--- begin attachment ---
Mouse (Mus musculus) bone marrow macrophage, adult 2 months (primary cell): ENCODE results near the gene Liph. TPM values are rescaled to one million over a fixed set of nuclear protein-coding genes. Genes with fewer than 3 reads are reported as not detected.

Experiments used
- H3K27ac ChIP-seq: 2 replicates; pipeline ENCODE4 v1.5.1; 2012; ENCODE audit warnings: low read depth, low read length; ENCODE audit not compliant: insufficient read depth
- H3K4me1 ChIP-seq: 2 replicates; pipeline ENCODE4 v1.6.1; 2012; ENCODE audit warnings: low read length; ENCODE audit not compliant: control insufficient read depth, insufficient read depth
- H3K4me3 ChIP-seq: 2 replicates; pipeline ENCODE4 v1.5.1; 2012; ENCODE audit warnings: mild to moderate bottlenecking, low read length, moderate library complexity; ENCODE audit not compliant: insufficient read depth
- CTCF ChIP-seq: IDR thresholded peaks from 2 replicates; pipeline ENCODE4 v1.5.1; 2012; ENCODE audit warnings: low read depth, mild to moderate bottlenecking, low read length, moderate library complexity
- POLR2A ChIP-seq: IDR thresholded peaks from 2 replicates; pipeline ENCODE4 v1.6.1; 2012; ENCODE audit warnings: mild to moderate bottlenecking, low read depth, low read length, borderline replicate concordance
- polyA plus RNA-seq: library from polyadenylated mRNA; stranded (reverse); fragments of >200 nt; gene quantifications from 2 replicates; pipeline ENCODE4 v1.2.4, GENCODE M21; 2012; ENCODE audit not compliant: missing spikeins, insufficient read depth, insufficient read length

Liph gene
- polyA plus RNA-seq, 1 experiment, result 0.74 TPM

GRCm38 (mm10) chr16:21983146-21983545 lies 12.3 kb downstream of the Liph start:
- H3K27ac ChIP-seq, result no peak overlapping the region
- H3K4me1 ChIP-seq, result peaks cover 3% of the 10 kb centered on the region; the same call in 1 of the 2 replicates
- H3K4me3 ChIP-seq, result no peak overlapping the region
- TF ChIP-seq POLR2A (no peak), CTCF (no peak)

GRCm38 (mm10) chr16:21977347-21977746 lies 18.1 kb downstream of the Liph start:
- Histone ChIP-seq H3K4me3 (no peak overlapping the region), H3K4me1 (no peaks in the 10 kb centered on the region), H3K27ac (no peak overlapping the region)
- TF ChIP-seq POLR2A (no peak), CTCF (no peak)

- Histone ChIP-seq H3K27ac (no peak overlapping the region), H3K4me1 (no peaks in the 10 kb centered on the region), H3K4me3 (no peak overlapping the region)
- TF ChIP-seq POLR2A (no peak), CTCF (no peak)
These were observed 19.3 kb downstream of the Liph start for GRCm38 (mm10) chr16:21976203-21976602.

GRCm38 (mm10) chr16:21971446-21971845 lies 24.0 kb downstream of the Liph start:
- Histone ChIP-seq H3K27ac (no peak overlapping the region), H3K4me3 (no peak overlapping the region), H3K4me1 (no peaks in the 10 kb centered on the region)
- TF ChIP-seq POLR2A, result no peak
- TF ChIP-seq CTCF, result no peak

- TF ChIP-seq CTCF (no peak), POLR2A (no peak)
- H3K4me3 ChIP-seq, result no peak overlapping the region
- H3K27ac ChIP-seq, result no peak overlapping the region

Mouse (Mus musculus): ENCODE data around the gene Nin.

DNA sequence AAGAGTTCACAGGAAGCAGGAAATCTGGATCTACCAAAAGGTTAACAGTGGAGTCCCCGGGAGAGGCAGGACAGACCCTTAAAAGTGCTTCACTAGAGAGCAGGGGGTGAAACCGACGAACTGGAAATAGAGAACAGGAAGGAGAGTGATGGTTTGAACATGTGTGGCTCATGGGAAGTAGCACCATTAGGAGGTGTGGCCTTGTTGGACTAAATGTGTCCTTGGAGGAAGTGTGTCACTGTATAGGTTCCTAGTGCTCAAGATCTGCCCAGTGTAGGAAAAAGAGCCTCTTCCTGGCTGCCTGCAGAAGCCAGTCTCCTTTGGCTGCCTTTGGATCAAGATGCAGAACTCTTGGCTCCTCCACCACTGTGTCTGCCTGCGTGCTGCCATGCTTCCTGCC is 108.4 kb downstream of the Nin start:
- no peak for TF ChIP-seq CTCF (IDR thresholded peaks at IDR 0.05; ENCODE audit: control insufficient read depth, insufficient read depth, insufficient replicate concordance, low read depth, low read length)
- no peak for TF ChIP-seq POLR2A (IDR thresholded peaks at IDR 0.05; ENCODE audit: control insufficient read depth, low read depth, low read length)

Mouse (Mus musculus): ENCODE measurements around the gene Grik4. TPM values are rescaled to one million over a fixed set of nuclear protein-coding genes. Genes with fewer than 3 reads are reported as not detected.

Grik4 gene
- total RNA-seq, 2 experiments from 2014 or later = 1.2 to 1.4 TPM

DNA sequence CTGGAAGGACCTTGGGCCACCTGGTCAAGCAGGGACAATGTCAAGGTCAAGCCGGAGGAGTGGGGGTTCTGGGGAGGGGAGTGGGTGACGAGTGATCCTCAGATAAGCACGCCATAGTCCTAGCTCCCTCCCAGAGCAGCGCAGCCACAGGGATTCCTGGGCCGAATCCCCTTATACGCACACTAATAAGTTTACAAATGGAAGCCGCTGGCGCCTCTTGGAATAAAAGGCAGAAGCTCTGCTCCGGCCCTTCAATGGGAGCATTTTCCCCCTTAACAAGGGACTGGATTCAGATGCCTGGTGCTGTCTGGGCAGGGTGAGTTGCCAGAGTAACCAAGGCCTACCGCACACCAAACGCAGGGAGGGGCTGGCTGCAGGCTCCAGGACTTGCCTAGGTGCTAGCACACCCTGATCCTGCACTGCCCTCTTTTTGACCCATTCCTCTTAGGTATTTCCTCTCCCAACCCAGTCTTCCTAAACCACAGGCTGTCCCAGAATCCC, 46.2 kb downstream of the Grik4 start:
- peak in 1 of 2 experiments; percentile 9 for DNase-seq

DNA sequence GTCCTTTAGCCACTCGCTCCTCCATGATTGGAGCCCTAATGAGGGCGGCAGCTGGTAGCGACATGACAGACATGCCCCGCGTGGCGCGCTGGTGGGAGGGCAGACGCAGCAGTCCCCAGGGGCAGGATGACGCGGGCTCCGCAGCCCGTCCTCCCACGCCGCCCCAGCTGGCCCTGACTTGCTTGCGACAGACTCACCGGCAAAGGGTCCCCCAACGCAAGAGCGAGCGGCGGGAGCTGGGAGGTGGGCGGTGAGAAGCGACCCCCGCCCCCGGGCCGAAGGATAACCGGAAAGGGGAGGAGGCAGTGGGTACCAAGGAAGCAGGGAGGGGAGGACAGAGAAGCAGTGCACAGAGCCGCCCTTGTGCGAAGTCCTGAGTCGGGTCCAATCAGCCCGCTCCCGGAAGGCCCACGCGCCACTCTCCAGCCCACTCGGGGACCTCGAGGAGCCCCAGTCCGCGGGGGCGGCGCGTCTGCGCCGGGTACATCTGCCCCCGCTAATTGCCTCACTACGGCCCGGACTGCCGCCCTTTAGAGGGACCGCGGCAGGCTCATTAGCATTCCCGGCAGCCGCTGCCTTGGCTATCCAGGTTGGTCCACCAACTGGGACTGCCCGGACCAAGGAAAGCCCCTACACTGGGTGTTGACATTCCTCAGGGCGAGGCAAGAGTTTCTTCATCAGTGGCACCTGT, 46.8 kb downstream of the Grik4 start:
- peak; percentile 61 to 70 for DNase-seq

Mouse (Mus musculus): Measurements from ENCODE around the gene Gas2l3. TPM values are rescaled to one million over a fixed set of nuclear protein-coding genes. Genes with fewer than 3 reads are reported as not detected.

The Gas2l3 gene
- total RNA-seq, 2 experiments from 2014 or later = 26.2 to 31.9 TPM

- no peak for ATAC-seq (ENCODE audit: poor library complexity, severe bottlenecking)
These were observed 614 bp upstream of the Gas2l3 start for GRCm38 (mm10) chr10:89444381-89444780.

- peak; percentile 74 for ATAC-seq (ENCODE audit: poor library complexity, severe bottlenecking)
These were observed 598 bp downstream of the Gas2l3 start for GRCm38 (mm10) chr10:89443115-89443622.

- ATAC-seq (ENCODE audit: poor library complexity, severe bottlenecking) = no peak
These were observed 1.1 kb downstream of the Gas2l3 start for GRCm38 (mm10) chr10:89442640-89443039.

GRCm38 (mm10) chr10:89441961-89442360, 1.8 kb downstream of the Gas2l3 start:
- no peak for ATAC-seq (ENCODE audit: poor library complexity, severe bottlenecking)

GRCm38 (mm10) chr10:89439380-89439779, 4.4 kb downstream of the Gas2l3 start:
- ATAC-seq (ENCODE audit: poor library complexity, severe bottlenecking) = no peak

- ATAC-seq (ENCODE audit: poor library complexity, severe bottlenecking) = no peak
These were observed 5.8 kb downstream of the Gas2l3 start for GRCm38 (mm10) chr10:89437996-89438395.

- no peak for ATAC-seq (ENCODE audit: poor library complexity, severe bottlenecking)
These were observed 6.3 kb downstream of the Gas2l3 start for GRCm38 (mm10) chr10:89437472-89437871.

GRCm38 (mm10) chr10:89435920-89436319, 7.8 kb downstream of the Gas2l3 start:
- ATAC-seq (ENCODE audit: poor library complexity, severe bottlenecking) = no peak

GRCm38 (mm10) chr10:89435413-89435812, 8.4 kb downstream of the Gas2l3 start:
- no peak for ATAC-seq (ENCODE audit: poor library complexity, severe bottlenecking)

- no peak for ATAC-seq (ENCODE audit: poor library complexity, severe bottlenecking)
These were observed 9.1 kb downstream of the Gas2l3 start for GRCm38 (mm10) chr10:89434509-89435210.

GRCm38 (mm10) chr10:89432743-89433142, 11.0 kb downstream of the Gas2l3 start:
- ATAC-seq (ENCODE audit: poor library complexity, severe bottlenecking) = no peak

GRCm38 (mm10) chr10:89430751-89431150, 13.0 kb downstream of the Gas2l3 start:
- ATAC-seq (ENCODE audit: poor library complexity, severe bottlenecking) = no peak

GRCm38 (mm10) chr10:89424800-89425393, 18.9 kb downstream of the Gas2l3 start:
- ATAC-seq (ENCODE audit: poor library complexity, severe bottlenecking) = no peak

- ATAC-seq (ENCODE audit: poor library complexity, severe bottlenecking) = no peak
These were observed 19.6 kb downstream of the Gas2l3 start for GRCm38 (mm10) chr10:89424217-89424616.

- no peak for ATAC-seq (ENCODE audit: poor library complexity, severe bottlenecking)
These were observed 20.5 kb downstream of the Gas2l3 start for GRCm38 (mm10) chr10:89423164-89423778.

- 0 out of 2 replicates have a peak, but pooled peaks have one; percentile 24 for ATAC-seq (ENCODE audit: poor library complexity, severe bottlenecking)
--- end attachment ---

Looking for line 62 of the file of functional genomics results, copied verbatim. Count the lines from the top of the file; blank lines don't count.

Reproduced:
These were observed 9.1 kb downstream of the Gas2l3 start for GRCm38 (mm10) chr10:89434509-89435210.